The second season of ESPN’s all-time highest-rated original series in Latin America premiered last week. The subject? Cities -- like Mexico City, Milan, and Buenos Aires -- with major sporting rivalries. (And how to spend your money, if you visit.)
Seven million viewers tuned to watch last season’s four-episode run of Capitales del Fútbol, a show that is equal parts travel documentary, marketing venture, and sports feature. Simultaneously broadcast in Spanish and Portuguese from Santo Domingo to São Paulo, Capitales del Fútbol was one of the top ten shows on ESPN for four weeks last year.
The brains behind the show – a collaboration between ESPN, the Oscar-winning Argentine studio 100 Bares, and Mastercard – have caught onto something sports fans have known for a long time: great sports stories are often about cities. The goal, according to the network, was to give the fan a "first-person experience of life in four cities," with each episode devoted to checking out a city whose teams are already famous worldwide. (For a deeper look at a "soccer capital" where the sport is second fiddle, check out the Vice documentary from earlier this year, Rivals: Rangers & Celtic.)
The other goal was to strengthen the reputation of Mastercard among international soccer fans, which is perhaps the primary reason the show will have visited nine cities on three continents by the end of September. Capitales is a product of ESPN’s International Market Solutions experiment in "Long-form Branded Content." Last season, product placement was heavy, with three Travel Channel-style vignettes "Al Visitar" ("If you visit…") per episode directing tourists to use their Mastercards at local business partners. ESPN reported that 77 percent of Mexicans were more likely to use their Mastercards after watching the show, and Mastercard renewed the deal for a second season.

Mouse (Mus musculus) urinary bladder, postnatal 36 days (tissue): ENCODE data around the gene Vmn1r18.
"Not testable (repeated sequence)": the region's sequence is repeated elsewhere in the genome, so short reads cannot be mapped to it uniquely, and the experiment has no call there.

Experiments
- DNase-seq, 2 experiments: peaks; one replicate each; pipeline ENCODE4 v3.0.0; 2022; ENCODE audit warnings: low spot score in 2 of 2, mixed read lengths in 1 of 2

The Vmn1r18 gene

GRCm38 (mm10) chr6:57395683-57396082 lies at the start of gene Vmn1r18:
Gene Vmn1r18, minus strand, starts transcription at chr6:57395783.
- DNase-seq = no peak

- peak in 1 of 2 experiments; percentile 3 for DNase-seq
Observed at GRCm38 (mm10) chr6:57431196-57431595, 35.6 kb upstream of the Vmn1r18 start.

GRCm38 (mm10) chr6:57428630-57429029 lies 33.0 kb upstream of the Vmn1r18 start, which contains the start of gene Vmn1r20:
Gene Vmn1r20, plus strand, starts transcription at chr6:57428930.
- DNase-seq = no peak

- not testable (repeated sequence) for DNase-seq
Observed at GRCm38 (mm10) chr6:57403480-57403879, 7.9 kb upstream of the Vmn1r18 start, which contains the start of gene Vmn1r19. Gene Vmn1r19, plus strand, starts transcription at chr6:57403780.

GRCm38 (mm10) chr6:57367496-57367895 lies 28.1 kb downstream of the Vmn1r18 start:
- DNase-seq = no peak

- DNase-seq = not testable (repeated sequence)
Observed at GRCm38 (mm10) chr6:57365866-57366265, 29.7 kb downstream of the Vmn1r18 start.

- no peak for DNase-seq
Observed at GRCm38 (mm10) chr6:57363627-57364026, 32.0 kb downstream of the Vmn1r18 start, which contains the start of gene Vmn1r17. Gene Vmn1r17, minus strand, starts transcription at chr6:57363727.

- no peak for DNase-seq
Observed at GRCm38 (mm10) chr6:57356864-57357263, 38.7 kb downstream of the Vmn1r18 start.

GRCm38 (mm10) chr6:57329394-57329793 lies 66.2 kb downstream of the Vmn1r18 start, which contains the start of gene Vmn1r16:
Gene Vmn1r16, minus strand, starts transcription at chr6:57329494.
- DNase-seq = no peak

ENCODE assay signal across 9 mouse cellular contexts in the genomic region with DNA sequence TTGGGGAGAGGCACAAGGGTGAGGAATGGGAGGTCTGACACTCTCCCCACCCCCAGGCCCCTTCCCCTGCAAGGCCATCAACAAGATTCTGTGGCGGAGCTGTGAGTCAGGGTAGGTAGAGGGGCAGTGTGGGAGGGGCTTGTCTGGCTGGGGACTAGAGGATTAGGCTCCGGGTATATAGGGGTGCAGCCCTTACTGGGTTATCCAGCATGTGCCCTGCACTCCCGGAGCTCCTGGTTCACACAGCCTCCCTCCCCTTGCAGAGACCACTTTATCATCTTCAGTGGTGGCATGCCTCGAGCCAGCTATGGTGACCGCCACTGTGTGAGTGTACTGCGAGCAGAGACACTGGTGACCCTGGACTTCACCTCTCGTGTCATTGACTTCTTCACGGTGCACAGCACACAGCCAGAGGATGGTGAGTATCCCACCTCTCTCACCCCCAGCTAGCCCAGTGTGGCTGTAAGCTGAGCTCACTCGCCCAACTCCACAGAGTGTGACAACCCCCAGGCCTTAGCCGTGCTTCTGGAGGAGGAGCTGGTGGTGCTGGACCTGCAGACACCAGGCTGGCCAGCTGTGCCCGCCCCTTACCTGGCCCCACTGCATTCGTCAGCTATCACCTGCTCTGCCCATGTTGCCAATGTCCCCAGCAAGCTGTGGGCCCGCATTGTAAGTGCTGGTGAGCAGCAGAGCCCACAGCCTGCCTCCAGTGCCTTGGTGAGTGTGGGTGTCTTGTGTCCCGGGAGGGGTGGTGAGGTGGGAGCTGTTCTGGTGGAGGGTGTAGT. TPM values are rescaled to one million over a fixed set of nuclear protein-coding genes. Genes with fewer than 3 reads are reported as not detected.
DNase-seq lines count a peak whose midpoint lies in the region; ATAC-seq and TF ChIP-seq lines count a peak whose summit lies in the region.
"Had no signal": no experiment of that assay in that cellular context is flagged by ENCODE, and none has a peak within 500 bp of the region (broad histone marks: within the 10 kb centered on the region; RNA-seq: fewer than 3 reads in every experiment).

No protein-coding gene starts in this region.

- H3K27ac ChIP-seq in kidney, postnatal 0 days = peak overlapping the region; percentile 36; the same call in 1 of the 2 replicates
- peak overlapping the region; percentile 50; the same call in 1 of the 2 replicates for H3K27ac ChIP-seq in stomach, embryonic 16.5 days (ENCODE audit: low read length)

For a show ostensibly about soccer, then, Capitales del Fútbol is extremely low on sports highlights. The first episode of this season, devoted to the rivalry between Manchester United and Manchester City, does not show anyone playing soccer until three minutes from the show’s end. But it does try hard to give an introduction to "the first industrial city in the world."
"It’s a big party city—if you come, you’re going to have a good time," says one Mancunian. "This is where people come for a good Chinese or Thai dinner," advises another. The producers take us to a Chinese restaurant and to a rap concert, and BBC meteorologist Simon King explains Manchester's weather. (We also see the stadiums of the Manchester United and Manchester City clubs, and finally see some football at the close of the episode.)
The Capitales del Fútbol section of the ESPN Deportes website also includes al visitar tabs for each of the nine "capitals." (The show is running now in Central and South America, and will debut in the United States at some later point.)
Is it sports journalism? A travel show? The most popular advertisement in Latin America? Whatever it is, the industry is paying attention: the show won a silver medal in April from the Internationalist Awards for Innovation in Media.